A condemning essay by British graffiti artist Banksy has caused a stir after he referred to the design of the new World Trade Centre as a "disaster".
The elusive British graffiti artist Banksy, who has been writing and spray painting images on New York City buildings, is causing another sort of sensation with an essay condemning the design of the new World Trade Centre as "a disaster".
The 104-storey skyscraper "clearly proclaims the terrorists won", the artist asserts in an essay posted on his website on Sunday. It includes a picture of the tower with the words "replace with better artwork".
The essay is designed to resemble a New York Times op-ed column. The artist said he submitted it to the newspaper, which declined to publish it.
"We couldn't agree on either the piece or the art so it was rejected," Times spokesperson Eileen Murphy said on Monday.
The Port Authority of New York and New Jersey, which owns the Trade Centre site, did not immediately respond to a request for comment.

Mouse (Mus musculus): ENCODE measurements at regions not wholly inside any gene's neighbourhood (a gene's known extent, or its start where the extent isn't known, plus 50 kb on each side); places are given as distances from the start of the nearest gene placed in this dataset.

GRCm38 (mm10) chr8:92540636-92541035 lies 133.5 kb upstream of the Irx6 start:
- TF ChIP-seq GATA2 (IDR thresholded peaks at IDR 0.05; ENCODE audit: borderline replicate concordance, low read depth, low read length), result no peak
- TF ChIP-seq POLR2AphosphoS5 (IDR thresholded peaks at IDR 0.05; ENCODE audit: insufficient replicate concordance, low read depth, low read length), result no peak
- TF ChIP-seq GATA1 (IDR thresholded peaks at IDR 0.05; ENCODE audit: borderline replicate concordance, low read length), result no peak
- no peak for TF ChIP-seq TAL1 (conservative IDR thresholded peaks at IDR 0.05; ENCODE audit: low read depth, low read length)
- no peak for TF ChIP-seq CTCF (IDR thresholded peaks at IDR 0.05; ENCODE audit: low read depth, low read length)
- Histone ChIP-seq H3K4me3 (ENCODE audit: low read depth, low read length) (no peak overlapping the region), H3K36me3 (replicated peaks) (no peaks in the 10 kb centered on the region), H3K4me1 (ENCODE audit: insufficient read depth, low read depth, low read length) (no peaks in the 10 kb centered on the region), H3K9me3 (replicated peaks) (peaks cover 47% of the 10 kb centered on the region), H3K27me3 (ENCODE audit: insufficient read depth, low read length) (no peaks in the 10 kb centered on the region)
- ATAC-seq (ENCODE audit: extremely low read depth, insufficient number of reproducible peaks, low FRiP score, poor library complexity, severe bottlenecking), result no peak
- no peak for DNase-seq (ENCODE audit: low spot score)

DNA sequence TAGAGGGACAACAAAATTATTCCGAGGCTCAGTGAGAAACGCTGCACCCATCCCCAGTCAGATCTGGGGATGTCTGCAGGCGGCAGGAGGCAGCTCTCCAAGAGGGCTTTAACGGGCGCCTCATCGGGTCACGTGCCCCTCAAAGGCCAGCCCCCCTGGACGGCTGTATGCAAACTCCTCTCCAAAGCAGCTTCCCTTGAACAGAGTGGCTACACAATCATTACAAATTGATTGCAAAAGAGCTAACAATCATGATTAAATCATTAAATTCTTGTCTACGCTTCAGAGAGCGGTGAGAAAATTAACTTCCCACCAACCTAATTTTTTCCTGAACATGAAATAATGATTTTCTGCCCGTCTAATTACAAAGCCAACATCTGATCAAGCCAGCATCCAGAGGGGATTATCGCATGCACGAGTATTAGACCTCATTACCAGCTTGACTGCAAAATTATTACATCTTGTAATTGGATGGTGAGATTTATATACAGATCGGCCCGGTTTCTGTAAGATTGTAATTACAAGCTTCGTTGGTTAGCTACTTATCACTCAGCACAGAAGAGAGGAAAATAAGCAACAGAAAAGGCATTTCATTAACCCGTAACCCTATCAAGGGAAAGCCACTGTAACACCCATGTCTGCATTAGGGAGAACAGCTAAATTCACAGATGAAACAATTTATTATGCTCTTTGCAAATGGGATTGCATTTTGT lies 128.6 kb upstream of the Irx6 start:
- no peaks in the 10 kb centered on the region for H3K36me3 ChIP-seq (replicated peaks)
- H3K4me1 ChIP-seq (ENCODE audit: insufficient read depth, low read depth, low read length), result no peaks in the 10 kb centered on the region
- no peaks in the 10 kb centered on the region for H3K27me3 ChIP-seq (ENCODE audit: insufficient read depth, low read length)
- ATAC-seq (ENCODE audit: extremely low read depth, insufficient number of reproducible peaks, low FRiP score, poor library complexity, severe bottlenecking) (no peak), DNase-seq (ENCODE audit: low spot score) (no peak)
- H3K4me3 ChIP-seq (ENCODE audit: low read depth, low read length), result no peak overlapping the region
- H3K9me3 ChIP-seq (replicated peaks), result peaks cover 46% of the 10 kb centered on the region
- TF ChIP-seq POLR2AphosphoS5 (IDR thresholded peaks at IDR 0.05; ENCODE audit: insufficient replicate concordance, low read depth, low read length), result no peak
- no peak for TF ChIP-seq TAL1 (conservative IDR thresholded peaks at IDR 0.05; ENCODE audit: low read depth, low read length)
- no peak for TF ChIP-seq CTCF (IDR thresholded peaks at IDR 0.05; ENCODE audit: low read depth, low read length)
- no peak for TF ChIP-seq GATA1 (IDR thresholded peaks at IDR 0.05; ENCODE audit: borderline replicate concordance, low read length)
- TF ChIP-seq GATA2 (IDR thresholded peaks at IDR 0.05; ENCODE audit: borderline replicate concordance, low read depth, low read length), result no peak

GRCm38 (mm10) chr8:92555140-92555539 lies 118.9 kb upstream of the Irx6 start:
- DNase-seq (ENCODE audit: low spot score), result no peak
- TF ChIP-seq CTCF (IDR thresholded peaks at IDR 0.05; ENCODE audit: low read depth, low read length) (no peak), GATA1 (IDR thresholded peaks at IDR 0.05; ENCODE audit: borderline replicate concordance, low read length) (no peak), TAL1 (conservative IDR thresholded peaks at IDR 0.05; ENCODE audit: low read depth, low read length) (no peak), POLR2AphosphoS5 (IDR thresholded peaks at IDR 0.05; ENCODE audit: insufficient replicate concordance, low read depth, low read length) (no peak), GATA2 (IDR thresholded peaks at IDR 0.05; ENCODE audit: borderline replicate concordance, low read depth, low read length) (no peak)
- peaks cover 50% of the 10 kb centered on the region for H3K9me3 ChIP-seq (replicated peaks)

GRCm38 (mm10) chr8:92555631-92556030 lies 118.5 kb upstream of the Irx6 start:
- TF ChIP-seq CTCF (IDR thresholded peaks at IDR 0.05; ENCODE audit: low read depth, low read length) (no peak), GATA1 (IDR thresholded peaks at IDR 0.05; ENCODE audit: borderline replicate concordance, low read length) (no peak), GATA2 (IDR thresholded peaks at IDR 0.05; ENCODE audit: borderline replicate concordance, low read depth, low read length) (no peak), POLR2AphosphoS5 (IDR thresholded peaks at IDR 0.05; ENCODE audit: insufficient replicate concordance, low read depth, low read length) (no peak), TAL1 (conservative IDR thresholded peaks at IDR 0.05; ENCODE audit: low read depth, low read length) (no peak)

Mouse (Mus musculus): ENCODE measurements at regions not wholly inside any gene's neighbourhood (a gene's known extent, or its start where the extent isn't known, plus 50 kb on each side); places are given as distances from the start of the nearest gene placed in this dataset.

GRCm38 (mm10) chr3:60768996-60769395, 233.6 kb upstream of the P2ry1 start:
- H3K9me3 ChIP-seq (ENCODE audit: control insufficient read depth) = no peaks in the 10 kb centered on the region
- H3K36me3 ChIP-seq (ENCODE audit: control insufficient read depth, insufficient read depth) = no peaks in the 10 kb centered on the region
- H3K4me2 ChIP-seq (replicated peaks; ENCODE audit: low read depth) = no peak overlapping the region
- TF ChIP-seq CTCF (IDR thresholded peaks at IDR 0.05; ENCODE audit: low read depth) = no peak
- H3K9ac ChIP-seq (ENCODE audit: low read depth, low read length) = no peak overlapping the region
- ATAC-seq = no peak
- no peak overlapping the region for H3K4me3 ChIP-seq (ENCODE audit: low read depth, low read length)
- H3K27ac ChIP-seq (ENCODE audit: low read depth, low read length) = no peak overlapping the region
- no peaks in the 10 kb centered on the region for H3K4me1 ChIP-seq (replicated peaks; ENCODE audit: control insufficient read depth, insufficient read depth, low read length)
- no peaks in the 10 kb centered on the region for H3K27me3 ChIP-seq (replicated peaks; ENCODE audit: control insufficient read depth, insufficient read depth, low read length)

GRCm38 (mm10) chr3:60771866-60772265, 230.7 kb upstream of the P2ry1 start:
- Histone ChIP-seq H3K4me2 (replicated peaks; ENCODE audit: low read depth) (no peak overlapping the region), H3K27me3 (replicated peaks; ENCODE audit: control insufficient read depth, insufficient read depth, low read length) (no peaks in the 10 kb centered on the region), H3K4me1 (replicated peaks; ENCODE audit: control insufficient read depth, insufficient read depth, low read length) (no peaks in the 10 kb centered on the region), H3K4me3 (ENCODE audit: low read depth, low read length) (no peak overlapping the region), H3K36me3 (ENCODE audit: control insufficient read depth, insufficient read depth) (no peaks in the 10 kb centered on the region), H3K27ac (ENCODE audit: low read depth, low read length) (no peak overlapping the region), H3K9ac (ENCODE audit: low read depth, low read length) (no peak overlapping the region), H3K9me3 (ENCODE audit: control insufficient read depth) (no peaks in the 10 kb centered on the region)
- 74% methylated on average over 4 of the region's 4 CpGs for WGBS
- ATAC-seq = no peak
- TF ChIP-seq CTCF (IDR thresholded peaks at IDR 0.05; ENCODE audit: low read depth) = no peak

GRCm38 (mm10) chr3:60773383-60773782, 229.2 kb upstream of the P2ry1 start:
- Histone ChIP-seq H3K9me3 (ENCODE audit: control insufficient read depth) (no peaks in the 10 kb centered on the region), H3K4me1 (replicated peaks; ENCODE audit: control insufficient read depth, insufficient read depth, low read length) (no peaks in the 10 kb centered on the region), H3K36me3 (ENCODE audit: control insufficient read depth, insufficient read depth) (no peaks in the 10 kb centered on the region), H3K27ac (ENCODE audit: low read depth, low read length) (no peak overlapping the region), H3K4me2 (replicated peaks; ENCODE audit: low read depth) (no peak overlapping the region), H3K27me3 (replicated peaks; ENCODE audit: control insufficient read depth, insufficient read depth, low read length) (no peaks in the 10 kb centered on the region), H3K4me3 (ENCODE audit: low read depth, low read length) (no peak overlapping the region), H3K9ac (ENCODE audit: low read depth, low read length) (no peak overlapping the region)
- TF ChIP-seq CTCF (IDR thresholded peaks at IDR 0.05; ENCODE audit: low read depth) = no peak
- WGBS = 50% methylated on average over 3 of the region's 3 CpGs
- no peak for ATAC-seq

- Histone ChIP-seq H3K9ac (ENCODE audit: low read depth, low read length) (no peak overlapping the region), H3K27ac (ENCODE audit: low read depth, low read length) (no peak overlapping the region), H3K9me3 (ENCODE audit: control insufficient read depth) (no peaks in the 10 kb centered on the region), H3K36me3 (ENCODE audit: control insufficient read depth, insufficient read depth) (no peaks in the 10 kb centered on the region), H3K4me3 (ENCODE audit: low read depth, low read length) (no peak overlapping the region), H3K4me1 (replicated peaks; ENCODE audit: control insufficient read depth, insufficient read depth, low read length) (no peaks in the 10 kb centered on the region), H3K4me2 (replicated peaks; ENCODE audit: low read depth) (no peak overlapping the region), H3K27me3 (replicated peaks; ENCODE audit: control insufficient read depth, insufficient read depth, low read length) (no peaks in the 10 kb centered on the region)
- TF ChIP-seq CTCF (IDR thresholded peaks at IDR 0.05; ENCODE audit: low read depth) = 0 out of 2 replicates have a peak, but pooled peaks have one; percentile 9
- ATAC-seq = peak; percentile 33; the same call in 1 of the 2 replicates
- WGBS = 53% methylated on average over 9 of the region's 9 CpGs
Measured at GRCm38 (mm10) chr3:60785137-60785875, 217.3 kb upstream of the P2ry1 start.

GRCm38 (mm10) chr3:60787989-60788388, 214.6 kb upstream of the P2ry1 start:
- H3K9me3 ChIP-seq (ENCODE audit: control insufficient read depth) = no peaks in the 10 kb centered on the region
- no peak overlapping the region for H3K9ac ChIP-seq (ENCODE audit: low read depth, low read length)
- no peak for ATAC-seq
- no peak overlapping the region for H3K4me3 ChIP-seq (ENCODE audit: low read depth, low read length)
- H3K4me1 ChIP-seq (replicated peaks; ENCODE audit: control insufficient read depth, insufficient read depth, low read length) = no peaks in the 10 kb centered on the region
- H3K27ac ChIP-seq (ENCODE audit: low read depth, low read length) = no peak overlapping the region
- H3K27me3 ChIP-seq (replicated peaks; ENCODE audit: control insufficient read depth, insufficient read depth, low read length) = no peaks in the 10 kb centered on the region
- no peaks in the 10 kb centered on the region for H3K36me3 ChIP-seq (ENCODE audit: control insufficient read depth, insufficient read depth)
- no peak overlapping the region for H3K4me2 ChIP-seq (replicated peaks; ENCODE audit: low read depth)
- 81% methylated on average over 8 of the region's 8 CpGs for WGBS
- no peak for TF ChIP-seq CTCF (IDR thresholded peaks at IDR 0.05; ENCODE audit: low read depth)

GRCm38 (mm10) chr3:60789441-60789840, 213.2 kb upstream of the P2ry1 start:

Banksy, who refuses to give his real name, could not be reached for comment. He has been visiting the city for the past few weeks.
'We lost our nerve'
He announced earlier this month that he was undertaking "residency" on the streets of New York in October and has posted pictures on his website of his paintings on city buildings without providing exact locations. But those who spotted the graffiti spread the word through social media.
Banksy writes that the tower lacks "any self-confidence". He likened it to a "tall kid at a party, awkwardly shifting his shoulders trying not to stand out from the crowd".
He suggests that "a better building" be constructed immediately in front of the nearly completely skyscraper.
He ends by saying: "You currently have under construction a one thousand foot tall sign that reads – New York – we lost our nerve." – Sapa-AP
Image from Banksyny.com.